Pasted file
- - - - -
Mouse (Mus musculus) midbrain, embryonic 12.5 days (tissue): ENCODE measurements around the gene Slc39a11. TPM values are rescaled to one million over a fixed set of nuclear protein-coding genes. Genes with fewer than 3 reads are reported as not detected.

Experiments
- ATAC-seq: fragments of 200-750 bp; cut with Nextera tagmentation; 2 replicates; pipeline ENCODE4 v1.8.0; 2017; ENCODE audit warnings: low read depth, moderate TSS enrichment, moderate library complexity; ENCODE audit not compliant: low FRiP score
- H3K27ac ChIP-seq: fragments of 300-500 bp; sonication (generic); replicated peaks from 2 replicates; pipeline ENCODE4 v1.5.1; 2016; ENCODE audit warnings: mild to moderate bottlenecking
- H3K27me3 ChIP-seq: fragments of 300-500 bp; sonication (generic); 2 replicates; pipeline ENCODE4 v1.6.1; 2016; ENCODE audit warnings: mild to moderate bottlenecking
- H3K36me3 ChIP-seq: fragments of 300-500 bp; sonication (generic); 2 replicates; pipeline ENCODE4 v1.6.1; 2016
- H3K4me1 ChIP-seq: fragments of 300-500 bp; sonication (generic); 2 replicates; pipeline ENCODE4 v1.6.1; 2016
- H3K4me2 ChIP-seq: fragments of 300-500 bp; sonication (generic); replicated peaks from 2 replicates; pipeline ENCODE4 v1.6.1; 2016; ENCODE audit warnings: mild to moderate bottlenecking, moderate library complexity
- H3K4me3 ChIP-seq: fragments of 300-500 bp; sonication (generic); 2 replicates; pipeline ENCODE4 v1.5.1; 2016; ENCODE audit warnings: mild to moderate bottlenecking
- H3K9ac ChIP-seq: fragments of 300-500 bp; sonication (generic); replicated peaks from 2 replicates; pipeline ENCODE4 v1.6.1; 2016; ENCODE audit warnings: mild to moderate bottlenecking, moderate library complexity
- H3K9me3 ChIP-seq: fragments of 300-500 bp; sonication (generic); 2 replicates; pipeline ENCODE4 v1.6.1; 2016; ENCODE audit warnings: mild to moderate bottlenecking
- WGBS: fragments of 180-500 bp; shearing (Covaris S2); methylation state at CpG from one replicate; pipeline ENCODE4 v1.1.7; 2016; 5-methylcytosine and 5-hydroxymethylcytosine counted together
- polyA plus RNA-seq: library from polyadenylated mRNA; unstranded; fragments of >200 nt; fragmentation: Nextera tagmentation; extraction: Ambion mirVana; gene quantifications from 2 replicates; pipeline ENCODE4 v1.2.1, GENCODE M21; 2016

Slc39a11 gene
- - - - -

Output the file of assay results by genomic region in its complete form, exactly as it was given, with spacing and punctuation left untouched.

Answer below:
Mouse (Mus musculus) midbrain, embryonic 12.5 days (tissue): ENCODE measurements around the gene Slc39a11. TPM values are rescaled to one million over a fixed set of nuclear protein-coding genes. Genes with fewer than 3 reads are reported as not detected.

Experiments
- ATAC-seq: fragments of 200-750 bp; cut with Nextera tagmentation; 2 replicates; pipeline ENCODE4 v1.8.0; 2017; ENCODE audit warnings: low read depth, moderate TSS enrichment, moderate library complexity; ENCODE audit not compliant: low FRiP score
- H3K27ac ChIP-seq: fragments of 300-500 bp; sonication (generic); replicated peaks from 2 replicates; pipeline ENCODE4 v1.5.1; 2016; ENCODE audit warnings: mild to moderate bottlenecking
- H3K27me3 ChIP-seq: fragments of 300-500 bp; sonication (generic); 2 replicates; pipeline ENCODE4 v1.6.1; 2016; ENCODE audit warnings: mild to moderate bottlenecking
- H3K36me3 ChIP-seq: fragments of 300-500 bp; sonication (generic); 2 replicates; pipeline ENCODE4 v1.6.1; 2016
- H3K4me1 ChIP-seq: fragments of 300-500 bp; sonication (generic); 2 replicates; pipeline ENCODE4 v1.6.1; 2016
- H3K4me2 ChIP-seq: fragments of 300-500 bp; sonication (generic); replicated peaks from 2 replicates; pipeline ENCODE4 v1.6.1; 2016; ENCODE audit warnings: mild to moderate bottlenecking, moderate library complexity
- H3K4me3 ChIP-seq: fragments of 300-500 bp; sonication (generic); 2 replicates; pipeline ENCODE4 v1.5.1; 2016; ENCODE audit warnings: mild to moderate bottlenecking
- H3K9ac ChIP-seq: fragments of 300-500 bp; sonication (generic); replicated peaks from 2 replicates; pipeline ENCODE4 v1.6.1; 2016; ENCODE audit warnings: mild to moderate bottlenecking, moderate library complexity
- H3K9me3 ChIP-seq: fragments of 300-500 bp; sonication (generic); 2 replicates; pipeline ENCODE4 v1.6.1; 2016; ENCODE audit warnings: mild to moderate bottlenecking
- WGBS: fragments of 180-500 bp; shearing (Covaris S2); methylation state at CpG from one replicate; pipeline ENCODE4 v1.1.7; 2016; 5-methylcytosine and 5-hydroxymethylcytosine counted together
- polyA plus RNA-seq: library from polyadenylated mRNA; unstranded; fragments of >200 nt; fragmentation: Nextera tagmentation; extraction: Ambion mirVana; gene quantifications from 2 replicates; pipeline ENCODE4 v1.2.1, GENCODE M21; 2016

Slc39a11 gene